Pendleton in Madison County, Indiana — The American Midwest (Great Lakes)
In 1843, Massachusetts Anti-Slavery Society sent speakers to New York, Pennsylvania, Ohio, and Indiana to hold "One Hundred Conventions" on abolition. When speakers encountered citizens with deeply held racist ideas, they were often targets of violence. On September 16, a crowd gathered near here to listen to George Bradburn, William A. White, and Frederick Douglass.
During Bradburn's speech, more than thirty men marched in, armed with stones and brickbats, and demanded that the speakers leave. In the assault that followed, White, Douglass, and others were injured. Local supporters defended them and carried them to safety. Douglass spoke the next day at nearby Friends meetinghouse without incident. Rioters went unpunished.
Erected 2013 by Indiana Historical Bureau, Madison County Council, Madison County Council of Governments, Town of Pendleton, Historic Fall Creek Pendleton Settlement, Pendleton Business Association, and Friends. (Marker Number 48.2013.1.)
Marker series. This marker is included in the Indiana State Historical Bureau Markers marker series.
Location. 40° 0.381′ N, 85° 44.704′ W. Marker is in Pendleton, Indiana Touch for map. Marker is located in the northwest corner of Falls Park north of Fall Creek. Marker is in this post office area: Pendleton IN 46064, United States of America.
Other nearby markers. At least 8 other markers are within 8 miles of this marker, measured as the crow flies. Indians Murdered 1824 (a few steps from this marker); The Falls (about 300 feet away, measured in a direct line); Falls Park (about 600 feet away); Three White Men Were Hung Here (approx. ¼ mile away); Pendleton Town Hall Explosion (approx. 0.3 miles away); Carnegie Library (approx. 0.4 miles away); Bicentennial (approx. 7.2 miles away); The Anderson Street Railway (approx. 7½ miles away). Touch for a list and map of all markers in Pendleton.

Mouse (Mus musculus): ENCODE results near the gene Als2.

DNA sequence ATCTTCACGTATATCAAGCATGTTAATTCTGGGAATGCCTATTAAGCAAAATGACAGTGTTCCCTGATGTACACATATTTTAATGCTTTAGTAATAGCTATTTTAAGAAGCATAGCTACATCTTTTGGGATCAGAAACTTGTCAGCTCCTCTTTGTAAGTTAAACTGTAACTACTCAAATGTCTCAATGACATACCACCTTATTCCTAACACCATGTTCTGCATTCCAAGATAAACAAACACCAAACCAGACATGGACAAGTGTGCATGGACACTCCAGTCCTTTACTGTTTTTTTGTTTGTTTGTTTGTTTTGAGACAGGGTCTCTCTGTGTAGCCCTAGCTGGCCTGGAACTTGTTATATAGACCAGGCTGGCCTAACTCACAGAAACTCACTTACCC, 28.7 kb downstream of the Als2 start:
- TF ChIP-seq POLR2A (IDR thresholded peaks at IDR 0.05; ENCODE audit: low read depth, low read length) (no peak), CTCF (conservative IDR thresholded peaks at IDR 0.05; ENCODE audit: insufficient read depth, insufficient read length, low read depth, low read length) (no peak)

Regarding Abolitionists Mobbed. The recollections of Frederick Douglass on the event:
"At Pendleton this mob-ocratic spirit was even more pronounced. It was found impossible to obtain a building in which to hold our convention, and our friends, Dr. Fussell and others, erected a platform in the woods, where quite a large audience assembled. Mr. Bradburn, Mr. White, and myself were in attendance. As soon as we began to speak, a mob of about sixty of the roughest characters I ever looked upon ordered us, through its leaders, to “be silent,”
Source: Douglass, Frederick. The Life and Times of Frederick Douglass, From 1817 to 1882. London: Christian Age Office, 1882. 198-199.
Categories. • Abolition & Underground RR •
Credits. This page was last revised on June 16, 2016. This page originally submitted on October 12, 2013, by Duane Hall of Abilene, Texas. This page has been viewed 718 times since then and 46 times this year. Photos: 1, 2, 3, 4, 5, 6, 7. submitted on October 12, 2013, by Duane Hall of Abilene, Texas.